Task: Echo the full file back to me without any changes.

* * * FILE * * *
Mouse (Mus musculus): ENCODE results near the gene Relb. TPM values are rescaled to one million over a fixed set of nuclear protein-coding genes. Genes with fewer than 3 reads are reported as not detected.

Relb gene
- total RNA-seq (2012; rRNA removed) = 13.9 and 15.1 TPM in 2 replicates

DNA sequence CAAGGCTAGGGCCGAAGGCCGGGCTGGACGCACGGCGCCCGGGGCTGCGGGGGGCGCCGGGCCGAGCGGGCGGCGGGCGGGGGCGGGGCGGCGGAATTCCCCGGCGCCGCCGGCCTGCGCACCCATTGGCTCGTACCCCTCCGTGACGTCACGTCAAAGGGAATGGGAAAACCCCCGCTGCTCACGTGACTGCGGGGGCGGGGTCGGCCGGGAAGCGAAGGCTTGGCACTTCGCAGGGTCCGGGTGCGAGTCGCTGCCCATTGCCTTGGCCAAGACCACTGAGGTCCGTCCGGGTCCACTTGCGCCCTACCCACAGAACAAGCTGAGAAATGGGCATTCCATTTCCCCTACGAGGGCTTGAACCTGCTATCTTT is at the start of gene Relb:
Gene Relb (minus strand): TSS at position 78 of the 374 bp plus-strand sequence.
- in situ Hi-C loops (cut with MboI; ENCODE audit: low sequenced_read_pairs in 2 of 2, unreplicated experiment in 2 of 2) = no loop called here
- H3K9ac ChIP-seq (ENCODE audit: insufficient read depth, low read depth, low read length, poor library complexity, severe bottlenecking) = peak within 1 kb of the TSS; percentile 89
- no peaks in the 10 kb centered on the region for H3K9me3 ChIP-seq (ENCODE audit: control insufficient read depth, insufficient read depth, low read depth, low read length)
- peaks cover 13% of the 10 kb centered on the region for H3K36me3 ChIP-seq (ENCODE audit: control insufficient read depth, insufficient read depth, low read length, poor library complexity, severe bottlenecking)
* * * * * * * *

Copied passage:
Mouse (Mus musculus): ENCODE results near the gene Relb. TPM values are rescaled to one million over a fixed set of nuclear protein-coding genes. Genes with fewer than 3 reads are reported as not detected.

Relb gene
- total RNA-seq (2012; rRNA removed) = 13.9 and 15.1 TPM in 2 replicates

DNA sequence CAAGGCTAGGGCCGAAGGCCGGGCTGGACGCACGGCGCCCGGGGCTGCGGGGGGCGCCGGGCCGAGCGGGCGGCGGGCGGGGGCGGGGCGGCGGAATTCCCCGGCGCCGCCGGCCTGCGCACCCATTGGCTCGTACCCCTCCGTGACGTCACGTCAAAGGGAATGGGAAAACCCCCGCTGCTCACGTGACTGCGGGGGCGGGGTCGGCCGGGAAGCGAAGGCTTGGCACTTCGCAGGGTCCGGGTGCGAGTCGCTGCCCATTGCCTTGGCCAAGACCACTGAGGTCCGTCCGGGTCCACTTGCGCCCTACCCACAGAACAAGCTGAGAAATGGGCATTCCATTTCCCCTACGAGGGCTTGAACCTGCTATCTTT is at the start of gene Relb:
Gene Relb (minus strand): TSS at position 78 of the 374 bp plus-strand sequence.
- in situ Hi-C loops (cut with MboI; ENCODE audit: low sequenced_read_pairs in 2 of 2, unreplicated experiment in 2 of 2) = no loop called here
- H3K9ac ChIP-seq (ENCODE audit: insufficient read depth, low read depth, low read length, poor library complexity, severe bottlenecking) = peak within 1 kb of the TSS; percentile 89
- no peaks in the 10 kb centered on the region for H3K9me3 ChIP-seq (ENCODE audit: control insufficient read depth, insufficient read depth, low read depth, low read length)
- peaks cover 13% of the 10 kb centered on the region for H3K36me3 ChIP-seq (ENCODE audit: control insufficient read depth, insufficient read depth, low read length, poor library complexity, severe bottlenecking)